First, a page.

German automaker believes profits will be minimal until battery capacity is doubled, which could take up to seven years
BMW does not expect much profitability from battery-powered cars in the near few years.
“We simply have to walk through the valley of tears” to work out how to make more money on producing electric cars, Stefan Juraschek, the company’s vice president of electric-powertrain development, told reporters recently during a tour of a BMW test facility in Munich.
The carmaker already has released the i3 EV and i8 hybrid, a mass market city car and sports car respectively. BMW’s next electric car, a sports utility vehicle, will be launched in 2021.
Electric-car batteries – at least those of any practical range – tend to be heavy, dragging down the overall efficiency of the vehicles. “There’s a clear trend to bigger electric cars and longer driving ranges,” said Juraschek, so batteries must become more efficient.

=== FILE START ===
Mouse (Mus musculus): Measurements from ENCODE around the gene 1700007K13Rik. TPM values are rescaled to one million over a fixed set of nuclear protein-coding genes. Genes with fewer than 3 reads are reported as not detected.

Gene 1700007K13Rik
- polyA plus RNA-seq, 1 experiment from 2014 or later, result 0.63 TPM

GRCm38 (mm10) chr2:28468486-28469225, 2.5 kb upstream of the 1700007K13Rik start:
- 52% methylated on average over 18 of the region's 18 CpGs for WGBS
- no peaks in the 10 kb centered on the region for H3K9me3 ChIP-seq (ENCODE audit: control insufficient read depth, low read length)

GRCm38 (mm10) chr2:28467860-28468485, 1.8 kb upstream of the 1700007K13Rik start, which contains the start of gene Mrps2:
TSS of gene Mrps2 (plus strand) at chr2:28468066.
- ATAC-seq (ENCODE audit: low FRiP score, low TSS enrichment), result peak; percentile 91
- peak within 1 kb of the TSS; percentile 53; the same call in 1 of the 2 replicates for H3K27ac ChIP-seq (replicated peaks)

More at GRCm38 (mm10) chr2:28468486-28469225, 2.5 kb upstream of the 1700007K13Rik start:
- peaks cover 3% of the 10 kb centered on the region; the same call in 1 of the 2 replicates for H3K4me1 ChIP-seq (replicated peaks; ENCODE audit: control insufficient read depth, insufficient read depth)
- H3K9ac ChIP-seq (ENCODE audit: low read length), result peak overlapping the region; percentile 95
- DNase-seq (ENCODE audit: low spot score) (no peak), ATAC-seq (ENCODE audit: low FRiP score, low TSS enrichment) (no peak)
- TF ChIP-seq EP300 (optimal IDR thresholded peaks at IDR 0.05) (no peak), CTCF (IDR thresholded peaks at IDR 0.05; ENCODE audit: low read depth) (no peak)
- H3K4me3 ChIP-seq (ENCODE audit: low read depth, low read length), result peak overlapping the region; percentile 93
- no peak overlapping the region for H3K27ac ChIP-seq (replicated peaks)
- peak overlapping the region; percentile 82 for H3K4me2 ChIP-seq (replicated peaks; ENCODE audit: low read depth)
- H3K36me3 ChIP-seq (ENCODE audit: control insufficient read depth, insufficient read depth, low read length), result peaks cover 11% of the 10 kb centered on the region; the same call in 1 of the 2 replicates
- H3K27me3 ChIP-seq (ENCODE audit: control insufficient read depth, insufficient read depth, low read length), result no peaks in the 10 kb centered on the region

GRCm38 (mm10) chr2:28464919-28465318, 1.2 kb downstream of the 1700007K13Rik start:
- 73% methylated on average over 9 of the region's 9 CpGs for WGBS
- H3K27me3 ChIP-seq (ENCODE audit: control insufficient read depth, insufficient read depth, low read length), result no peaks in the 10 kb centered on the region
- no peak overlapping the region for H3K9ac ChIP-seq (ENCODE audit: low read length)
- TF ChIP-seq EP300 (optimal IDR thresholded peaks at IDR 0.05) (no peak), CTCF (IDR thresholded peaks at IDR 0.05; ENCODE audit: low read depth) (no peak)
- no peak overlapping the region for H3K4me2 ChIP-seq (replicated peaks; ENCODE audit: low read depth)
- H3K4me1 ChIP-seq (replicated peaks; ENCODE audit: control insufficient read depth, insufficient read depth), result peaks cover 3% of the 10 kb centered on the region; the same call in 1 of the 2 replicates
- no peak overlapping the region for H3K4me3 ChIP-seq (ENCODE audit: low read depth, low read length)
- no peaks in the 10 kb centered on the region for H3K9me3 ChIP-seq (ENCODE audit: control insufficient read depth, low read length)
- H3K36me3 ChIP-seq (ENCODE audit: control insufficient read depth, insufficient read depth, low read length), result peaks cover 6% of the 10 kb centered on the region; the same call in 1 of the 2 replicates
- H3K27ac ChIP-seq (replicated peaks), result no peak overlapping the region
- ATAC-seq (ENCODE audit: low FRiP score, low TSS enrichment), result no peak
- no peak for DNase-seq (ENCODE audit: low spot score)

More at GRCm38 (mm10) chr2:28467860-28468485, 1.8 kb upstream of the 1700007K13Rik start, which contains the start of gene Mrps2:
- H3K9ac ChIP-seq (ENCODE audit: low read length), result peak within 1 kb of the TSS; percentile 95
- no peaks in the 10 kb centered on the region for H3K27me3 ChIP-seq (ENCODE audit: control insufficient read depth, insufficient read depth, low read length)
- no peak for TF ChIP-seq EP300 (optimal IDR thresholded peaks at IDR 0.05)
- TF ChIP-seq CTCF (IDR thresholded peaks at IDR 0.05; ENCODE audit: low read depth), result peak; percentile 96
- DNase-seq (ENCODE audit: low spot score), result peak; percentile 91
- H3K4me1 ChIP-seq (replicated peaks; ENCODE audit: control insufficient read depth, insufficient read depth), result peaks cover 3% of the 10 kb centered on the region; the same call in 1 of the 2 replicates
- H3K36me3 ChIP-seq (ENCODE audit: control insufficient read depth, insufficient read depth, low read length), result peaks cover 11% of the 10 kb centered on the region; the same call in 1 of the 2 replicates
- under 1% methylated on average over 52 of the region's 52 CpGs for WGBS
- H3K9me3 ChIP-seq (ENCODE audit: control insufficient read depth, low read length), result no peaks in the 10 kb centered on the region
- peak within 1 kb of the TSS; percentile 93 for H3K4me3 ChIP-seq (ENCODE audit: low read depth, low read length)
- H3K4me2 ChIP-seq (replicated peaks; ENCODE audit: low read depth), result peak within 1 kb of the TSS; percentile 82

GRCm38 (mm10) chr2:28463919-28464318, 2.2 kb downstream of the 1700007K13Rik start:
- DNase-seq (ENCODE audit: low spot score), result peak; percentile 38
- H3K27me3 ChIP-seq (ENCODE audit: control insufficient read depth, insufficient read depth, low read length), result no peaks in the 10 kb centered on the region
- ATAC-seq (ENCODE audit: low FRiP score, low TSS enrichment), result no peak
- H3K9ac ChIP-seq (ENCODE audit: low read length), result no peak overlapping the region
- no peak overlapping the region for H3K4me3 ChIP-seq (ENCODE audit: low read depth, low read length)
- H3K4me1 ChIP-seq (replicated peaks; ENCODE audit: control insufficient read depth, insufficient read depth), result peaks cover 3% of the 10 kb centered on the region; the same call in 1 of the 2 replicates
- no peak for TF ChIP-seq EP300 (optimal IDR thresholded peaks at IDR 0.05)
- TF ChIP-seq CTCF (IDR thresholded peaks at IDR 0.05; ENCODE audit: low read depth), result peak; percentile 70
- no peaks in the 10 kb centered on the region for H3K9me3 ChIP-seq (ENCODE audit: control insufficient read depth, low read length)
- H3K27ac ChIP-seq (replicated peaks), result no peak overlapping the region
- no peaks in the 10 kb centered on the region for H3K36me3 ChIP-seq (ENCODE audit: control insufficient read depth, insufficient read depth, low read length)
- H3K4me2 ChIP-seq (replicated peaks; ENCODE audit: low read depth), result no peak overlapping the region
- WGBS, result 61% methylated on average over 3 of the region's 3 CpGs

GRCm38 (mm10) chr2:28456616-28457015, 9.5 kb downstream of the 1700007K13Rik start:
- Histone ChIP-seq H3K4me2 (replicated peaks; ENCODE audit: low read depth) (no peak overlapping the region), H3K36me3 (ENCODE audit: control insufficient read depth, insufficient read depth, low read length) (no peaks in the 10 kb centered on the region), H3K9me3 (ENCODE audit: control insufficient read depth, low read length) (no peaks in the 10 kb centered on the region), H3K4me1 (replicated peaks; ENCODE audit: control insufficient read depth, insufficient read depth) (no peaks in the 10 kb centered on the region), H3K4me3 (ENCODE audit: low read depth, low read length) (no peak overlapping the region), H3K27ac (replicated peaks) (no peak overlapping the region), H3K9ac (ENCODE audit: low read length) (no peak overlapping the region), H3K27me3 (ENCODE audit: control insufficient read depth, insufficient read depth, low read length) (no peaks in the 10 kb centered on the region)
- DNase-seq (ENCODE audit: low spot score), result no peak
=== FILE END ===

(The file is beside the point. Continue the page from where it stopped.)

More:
BMW anticipates that it will take approximately seven years to double the amount of energy stored in a battery.
However, there is considerable internal and external pressure for BMW and others to rise to the challenge. The company’s deputy chairman of the board and head labour representative, Manfred Schoch, has stated publically that it must accelerate EV development and roll-out. “Management must invest in electric mobility now,” he said in November.